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Archive for June, 2012

Recently on “On The Box,” they had an interview with Matt Slick, the director of Christian Apologetics Research Ministry (CARM).  I thought those of you who employ apologetics in the setting of open air preaching might appreciate this:

Over at Triablogue, they posted this youtube clip found on Presuppositional apologetics and open air preaching:

I think all of this study of apologetics for open air preaching must also be balanced by Tony Miano’s recent call for open air preachers to have a greater maturity in their ministry and faith by studying the Scriptures for Open Air found here.

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Here are some links from the internet, that might be of interests to the Presuppositionalists and those who follow Presuppositional Apologetics.

The first two is concerned with engaging or not engaging an opponent:

1.) How to Reply to Numerous Questions by Genuine or Insincere Questioners Regarding the Truth of Christianity by Mike Robinson.

2.) On Not Worrying About Critics by Gary North.

The rest is on various issues with Presuppositionalism:

3.) Reformed Forum Interviews Vern Poythress on Inerrancy and Worldview

4.) Presuppositions Defined and Lordship by Joe Torres, quoting John Frame.

5.) Thought Thinking Itself? by Scott Oliphint.

6.) Recent Rise of Covenantal Apologetics: On Doug Wilson by Chris Bolt.

7.) Confession of 1967 by Cornelius Van Til

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Purchase: Amazon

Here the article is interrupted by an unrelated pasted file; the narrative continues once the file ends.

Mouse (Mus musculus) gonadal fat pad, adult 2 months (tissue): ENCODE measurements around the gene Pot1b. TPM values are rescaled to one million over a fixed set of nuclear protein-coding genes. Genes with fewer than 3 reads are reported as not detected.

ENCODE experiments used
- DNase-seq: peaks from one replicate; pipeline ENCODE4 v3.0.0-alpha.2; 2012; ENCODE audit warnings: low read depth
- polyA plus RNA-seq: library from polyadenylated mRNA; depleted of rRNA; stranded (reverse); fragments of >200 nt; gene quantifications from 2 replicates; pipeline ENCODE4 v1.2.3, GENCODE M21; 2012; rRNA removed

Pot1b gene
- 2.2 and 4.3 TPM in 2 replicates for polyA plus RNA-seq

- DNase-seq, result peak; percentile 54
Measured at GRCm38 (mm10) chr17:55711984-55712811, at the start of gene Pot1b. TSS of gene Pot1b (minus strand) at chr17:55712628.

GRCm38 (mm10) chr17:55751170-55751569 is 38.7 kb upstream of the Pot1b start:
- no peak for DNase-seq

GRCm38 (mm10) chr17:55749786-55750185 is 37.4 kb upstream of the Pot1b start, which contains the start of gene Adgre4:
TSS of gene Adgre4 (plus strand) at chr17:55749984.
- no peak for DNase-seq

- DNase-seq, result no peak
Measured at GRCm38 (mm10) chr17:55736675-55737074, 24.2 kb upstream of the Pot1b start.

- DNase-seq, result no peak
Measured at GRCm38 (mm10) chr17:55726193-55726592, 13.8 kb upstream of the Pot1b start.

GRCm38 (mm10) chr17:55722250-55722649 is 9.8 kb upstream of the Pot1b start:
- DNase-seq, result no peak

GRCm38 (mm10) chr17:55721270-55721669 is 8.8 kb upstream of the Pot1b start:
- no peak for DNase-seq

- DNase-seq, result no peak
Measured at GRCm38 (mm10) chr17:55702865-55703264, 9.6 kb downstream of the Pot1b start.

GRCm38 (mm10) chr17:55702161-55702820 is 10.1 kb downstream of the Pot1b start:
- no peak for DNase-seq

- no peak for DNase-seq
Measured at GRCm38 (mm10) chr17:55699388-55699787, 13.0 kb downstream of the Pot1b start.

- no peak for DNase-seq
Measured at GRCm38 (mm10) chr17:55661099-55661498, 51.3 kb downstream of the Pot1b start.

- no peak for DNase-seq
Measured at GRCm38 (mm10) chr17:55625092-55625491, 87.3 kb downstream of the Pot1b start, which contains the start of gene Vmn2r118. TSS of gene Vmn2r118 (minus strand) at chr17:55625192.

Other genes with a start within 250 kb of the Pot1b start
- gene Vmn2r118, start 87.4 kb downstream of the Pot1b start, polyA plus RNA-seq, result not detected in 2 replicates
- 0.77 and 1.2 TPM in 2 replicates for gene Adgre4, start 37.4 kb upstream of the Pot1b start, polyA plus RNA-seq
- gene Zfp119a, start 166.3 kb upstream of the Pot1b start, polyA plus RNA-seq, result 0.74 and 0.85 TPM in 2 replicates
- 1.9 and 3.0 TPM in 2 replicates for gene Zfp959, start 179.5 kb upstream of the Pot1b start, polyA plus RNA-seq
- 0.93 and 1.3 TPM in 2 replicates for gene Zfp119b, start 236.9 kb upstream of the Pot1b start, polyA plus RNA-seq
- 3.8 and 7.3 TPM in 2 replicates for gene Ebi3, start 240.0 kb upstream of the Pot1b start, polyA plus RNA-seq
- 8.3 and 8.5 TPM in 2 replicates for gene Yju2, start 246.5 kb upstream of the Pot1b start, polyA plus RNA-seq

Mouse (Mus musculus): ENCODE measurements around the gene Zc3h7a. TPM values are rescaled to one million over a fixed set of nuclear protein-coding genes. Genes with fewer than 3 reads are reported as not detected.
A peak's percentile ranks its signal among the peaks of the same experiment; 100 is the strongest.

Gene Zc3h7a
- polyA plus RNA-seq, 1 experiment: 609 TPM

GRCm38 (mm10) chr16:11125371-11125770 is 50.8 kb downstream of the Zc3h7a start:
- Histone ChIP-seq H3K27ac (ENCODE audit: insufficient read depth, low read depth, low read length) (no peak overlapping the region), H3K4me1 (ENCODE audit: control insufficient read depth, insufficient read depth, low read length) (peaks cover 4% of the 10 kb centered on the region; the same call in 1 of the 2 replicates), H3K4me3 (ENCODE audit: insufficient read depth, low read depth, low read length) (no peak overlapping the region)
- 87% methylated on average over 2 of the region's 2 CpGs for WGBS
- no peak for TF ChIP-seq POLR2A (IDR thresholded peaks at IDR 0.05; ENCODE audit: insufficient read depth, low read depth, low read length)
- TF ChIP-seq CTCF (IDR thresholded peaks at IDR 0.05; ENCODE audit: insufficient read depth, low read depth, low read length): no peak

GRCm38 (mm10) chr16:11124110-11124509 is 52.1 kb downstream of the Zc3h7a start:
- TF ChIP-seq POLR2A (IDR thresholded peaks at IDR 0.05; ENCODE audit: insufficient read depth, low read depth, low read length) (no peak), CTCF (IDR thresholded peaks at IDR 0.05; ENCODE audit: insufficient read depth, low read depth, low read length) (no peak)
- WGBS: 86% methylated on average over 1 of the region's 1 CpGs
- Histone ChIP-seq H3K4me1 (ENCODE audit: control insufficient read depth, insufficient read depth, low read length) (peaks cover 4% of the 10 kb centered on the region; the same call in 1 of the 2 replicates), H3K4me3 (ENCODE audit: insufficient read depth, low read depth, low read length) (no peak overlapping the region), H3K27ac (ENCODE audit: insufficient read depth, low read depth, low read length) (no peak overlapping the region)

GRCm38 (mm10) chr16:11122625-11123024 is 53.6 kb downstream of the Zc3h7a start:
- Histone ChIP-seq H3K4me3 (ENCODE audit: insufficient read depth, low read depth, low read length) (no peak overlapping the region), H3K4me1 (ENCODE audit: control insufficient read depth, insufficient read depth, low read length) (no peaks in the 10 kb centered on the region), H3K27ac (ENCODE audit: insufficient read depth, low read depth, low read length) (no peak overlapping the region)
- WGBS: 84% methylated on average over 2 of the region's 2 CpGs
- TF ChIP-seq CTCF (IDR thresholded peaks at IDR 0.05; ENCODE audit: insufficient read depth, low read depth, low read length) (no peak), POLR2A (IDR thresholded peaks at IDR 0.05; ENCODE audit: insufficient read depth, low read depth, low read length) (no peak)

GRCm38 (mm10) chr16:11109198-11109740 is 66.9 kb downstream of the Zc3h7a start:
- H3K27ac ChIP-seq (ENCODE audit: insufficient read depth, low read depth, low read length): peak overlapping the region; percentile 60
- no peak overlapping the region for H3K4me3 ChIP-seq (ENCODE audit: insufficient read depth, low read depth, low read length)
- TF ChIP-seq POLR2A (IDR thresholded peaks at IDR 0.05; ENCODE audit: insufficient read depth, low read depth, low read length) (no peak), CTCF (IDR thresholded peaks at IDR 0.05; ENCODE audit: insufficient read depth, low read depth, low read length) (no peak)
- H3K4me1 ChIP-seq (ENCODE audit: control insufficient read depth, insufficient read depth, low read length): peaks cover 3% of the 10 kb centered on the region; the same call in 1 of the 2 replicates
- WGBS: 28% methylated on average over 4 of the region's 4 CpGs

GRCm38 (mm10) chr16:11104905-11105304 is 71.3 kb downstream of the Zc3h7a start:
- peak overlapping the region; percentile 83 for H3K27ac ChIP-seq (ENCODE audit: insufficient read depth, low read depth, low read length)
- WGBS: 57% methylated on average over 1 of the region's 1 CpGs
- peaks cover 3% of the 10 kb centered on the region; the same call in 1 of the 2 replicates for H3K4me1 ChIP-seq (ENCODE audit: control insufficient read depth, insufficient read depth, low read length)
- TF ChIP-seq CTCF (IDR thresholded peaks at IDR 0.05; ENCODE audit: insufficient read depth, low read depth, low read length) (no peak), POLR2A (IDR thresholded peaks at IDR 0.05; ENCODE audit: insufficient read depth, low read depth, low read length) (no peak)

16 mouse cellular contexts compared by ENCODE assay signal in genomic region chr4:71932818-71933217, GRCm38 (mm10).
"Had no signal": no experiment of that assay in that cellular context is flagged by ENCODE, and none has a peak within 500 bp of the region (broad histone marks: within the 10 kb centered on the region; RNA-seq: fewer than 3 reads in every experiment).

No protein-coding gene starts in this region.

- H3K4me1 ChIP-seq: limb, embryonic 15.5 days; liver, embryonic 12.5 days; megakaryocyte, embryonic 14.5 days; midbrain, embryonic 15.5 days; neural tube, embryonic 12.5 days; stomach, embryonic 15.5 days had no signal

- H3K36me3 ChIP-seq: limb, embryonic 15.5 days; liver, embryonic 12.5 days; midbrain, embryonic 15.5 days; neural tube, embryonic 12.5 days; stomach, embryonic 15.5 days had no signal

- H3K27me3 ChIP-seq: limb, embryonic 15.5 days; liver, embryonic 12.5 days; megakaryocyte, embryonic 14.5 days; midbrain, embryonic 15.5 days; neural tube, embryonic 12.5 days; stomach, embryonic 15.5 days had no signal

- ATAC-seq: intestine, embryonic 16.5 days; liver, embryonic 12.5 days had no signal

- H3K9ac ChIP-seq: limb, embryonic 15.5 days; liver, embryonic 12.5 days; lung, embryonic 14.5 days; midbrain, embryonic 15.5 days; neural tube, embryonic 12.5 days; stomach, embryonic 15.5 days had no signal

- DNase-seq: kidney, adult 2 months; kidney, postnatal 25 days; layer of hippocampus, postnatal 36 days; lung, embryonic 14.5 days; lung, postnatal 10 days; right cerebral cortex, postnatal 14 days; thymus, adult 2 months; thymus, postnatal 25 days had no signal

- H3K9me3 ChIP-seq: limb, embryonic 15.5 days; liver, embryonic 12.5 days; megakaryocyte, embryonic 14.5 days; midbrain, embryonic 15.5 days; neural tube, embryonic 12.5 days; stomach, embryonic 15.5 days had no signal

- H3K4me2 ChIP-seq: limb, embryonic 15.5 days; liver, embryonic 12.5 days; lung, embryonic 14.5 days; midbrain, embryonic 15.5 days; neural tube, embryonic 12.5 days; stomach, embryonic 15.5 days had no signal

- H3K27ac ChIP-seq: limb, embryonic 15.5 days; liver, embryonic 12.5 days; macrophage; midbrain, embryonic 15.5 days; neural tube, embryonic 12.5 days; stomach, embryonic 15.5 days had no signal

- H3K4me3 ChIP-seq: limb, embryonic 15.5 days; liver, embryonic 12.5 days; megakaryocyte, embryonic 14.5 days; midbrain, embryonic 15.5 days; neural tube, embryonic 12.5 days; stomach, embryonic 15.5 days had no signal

It is my opinion that practical application of apologetics in our contemporary setting would benefit from the use of illustrations and narratives alongside sharp analysis and reasoning, and that those on the fore-front of modeling this should be Presuppositionalists.  If the consistent presuppositionalists were to have Scriptures dictate one’s apologetic methodology (among other things that gives Presuppositionalism it’s distinctive) and how to do apologetics practically, Jesus’ use of narratives in His apologetic is a compelling example for Christians to do so as well (this point is made in one of the chapters in my ThM. thesis).  Furthermore, the worldview conscious apologist  would understand that the different components that make up a worldview is often tied together in the form of an overarching story, or a meta-narrative.  Here is where Robert E. Webber’s book, Who Gets to Narrate the World, is important, in which the author discusses the issue of contending for the Christian story in an age of rivals.  I believe one gets the most out of this book if they were to operate from the vantage point of Presuppositional apologetics as advocated by Cornelius Van Til (and Greg Bahnsen and John Frame).  At times throughout the book I felt there was a presuppositionalist’s flavor.  However, the book does not make any acknowledgement of Van Til.  Webber does mention a “presuppositionalist” of sort, the famous Francis Schaeffer, seventy three pages into the book, in which the author revealed how Schaeffer has influenced the author’s intellectual thought life, particularly with intellectual history and being conscious of “paradigms” (worldviews).  In seven chapters, Webber was able to summarize the Christian narrative,  examine historically how the Christian meta-narrative was able to emerge in a pagan Roman world to such an extent as even influencing the foundation of the Western world, how that narrative was lost in the West, and the need to narrate the Christian story in today’s post-Christian world.  I’ve enjoyed the summary of the intellectual history of the West found in this work.  The author had an interesting way of understanding humanists and rationalists that I found particularly helpful, deeming them as artists and scientists respectfully, and seeing humanists as dreamers and rationalists as those who saw the fulfillment of humanist’s dreams (79).  Of course, the realization of those dreams were not beautifully historically.  The author does a good job discussing how the early centuries of Christianity is much like our post-Christian era, a point that should make Christians have hope and confidence in God’s power to share the Christian narrative and live out the implications of that narrative before an unbelieving world.  In his analysis, Webber sees the threat today as coming from Christians accommodating the Christian story to the contemporary culture, and the current secularism which has sunken to a quagmire of relativism, consumerism, materialism and decadence.  On the other hand, there is the looming threat of Radical Islam with their tryannical absolutes.  The issue of Radical Islam is a big theme from beginning to end in the book, as he sees that Secular Humanism’s story is self-imploding while radical Islam’s absolutes would seem to be a serious competitor in narrating our world (one that would be oppressive).  This work is one that Europe should seriously read and consider.  The solution for the author is not political nor military, but for Christians to share the Christian narrative.  Webber does not stress so much of doing apologetics in the traditional sense of laying down evidences, proving God’s existence, etc., but find the importance of Christian narrative itself as an apologetic.  Readers might want to read pages 86-87 carefully, and he sounds very much like a Presuppositionalist here.  Despite the glowing review here I have of this work, there are some things Evangelical readers would be cautious about with what he has to say.  Webber is a lot more liturgical than the average Evangelical.  He’s also more ecumenical.  On page 117, we do see that he’s willing to see Roman Catholics as part of a different tradition but still within the fold enough “that we come together.”  On page 119 of the same book, the point was made again.  In closing this review, I still appreciate what Webber has to say in this book.  If I am correct, this book was the last work that the author published–shortly after it’s publication, he passed away after battling cancer.  It seems that his message in this work was serious enough for him that he broke away from writing in his usual area of historical theology of worship, which is what he’s known for.  I wonder if history will reveal that this book will be the work that will be his lasting legacy.